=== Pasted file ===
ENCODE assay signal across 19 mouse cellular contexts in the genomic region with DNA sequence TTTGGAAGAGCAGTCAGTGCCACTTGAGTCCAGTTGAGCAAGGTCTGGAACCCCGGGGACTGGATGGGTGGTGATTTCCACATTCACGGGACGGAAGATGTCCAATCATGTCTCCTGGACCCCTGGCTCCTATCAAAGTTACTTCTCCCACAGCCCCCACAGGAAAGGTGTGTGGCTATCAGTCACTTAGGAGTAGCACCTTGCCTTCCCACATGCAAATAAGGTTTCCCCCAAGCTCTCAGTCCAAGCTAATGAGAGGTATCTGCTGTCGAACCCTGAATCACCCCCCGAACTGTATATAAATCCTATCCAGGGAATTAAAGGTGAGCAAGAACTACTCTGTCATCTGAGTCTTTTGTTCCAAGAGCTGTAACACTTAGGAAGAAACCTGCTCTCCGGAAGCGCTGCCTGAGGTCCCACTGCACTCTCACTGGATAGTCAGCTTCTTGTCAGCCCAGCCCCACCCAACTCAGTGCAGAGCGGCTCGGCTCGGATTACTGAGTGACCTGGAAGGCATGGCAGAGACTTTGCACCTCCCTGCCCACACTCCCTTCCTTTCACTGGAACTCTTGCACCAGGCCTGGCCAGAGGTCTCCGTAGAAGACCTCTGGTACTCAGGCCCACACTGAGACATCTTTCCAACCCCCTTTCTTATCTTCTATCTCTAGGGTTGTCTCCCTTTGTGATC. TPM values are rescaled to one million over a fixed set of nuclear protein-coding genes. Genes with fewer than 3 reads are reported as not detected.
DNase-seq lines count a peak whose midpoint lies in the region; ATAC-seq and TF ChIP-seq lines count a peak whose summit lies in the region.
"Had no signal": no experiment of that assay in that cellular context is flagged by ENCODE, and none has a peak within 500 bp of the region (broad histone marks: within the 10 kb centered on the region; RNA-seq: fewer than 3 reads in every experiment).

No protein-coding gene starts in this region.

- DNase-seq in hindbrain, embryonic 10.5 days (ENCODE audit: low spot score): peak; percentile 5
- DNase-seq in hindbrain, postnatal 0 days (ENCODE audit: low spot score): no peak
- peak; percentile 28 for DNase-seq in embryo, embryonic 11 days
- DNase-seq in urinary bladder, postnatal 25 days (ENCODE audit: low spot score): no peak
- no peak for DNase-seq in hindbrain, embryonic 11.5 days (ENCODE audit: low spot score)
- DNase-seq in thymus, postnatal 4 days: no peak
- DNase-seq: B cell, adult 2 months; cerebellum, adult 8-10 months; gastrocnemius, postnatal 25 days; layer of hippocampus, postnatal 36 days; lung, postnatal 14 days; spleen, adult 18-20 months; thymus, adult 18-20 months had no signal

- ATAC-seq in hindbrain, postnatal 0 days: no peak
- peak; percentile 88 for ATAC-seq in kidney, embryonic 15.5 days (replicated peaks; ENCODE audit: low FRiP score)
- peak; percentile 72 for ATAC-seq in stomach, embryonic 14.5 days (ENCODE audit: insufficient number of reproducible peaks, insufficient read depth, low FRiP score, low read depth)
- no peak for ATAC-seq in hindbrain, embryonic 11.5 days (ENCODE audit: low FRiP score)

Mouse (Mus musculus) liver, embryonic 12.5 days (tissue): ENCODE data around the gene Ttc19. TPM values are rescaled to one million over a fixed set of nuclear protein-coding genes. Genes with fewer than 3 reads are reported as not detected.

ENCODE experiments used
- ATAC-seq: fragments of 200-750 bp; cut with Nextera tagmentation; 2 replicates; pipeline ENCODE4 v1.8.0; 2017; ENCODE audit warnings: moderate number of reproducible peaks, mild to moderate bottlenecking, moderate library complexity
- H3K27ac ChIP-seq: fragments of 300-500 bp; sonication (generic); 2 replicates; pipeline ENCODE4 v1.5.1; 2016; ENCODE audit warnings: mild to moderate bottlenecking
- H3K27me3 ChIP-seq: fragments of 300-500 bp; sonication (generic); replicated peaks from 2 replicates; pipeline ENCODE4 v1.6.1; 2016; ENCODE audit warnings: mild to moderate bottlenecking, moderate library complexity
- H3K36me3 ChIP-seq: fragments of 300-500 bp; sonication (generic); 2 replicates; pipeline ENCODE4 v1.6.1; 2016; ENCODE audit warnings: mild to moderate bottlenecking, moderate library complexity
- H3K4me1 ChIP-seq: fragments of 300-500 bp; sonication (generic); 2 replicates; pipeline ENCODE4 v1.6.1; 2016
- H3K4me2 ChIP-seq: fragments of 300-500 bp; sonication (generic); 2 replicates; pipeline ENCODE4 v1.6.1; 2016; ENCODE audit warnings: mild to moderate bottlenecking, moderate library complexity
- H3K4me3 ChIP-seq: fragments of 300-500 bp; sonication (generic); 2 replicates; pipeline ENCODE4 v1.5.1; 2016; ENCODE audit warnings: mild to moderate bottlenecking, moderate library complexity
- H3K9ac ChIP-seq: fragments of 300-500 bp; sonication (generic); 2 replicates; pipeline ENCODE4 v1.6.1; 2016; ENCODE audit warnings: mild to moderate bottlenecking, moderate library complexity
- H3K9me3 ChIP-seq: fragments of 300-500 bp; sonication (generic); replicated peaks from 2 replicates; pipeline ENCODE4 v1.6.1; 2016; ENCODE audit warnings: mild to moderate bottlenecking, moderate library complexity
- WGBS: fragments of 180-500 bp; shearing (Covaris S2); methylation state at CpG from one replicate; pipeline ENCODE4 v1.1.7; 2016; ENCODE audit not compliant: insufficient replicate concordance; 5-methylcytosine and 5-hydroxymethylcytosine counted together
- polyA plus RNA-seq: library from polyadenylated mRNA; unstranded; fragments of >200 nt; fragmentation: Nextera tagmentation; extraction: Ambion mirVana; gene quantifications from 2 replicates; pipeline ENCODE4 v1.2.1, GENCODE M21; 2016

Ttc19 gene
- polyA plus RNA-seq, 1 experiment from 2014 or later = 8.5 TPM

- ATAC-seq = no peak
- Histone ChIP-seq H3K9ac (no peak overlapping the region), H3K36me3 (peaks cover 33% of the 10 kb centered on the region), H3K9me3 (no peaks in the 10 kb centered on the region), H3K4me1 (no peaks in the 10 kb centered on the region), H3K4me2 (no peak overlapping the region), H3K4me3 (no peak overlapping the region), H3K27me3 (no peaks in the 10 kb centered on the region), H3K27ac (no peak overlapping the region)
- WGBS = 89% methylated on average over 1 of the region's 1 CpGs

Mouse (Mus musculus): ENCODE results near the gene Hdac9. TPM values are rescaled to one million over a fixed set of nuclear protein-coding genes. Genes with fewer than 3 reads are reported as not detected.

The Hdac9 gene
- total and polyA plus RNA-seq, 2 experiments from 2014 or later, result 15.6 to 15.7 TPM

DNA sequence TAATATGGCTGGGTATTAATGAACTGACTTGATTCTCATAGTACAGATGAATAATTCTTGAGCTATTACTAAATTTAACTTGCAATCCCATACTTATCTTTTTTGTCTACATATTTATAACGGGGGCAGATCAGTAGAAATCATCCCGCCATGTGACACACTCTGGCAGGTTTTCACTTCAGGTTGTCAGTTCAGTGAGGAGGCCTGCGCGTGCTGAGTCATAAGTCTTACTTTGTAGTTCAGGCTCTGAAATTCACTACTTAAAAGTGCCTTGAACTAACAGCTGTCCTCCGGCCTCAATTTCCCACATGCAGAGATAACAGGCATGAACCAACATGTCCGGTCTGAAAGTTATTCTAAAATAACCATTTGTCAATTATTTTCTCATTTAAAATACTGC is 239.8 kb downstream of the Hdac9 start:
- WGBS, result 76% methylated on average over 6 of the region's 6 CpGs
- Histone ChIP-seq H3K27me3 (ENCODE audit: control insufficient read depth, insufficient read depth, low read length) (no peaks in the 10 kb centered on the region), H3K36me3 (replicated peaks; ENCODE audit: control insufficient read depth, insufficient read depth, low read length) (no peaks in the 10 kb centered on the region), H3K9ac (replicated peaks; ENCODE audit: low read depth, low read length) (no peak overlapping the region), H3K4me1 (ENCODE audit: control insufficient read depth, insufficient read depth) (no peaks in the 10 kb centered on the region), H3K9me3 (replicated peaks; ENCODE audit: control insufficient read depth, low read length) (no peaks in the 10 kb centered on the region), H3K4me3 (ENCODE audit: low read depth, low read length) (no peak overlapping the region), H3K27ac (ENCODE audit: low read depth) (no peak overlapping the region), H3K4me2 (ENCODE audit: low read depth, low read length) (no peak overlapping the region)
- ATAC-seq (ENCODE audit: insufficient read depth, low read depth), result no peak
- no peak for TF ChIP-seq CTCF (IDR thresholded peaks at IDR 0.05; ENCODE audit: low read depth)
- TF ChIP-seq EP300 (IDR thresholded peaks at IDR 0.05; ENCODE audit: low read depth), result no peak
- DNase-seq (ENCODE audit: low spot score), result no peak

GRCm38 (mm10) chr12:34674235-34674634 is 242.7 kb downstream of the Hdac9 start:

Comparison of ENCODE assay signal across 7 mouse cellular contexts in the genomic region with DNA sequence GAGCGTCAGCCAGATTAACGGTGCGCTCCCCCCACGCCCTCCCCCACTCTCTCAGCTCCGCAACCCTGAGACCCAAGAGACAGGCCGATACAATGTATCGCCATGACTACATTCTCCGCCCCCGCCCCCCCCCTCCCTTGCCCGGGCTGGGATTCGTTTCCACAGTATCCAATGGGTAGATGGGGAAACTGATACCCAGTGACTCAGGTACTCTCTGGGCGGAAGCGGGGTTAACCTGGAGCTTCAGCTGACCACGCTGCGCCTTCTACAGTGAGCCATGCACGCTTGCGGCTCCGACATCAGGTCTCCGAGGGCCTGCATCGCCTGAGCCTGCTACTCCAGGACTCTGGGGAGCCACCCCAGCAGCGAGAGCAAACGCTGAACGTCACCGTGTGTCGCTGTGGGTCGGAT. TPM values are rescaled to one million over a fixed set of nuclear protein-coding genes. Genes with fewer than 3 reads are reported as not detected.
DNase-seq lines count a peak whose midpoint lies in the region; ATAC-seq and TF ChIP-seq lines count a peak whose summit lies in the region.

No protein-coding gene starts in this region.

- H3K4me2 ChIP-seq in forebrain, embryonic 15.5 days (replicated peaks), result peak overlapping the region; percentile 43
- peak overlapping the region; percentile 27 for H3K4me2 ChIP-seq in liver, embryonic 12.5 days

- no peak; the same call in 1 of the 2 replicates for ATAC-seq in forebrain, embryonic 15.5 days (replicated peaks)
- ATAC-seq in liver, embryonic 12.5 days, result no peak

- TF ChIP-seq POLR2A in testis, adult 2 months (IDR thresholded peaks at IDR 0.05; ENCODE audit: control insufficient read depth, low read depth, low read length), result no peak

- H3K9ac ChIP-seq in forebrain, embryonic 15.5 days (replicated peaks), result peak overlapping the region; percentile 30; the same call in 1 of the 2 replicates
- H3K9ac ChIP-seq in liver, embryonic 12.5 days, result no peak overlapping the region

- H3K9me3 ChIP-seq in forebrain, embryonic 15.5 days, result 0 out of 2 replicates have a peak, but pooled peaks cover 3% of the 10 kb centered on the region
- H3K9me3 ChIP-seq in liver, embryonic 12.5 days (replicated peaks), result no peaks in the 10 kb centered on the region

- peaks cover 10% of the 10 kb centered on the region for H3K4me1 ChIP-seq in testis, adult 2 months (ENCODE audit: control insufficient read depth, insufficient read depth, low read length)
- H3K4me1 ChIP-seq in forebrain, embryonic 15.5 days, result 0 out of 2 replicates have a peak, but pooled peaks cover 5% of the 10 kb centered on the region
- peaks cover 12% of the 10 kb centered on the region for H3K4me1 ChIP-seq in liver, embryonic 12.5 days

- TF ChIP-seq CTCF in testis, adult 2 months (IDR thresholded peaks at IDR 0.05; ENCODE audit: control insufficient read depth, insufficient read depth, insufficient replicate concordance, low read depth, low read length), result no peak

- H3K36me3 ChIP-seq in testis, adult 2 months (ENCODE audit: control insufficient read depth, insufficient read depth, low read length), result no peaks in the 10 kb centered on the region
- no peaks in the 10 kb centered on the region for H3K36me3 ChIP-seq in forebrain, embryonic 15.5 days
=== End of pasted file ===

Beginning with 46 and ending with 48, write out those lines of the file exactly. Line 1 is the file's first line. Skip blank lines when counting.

DNase-seq lines count a peak whose midpoint lies in the region; ATAC-seq and TF ChIP-seq lines count a peak whose summit lies in the region.

No protein-coding gene starts in this region.

- H3K4me2 ChIP-seq in forebrain, embryonic 15.5 days (replicated peaks), result peak overlapping the region; percentile 43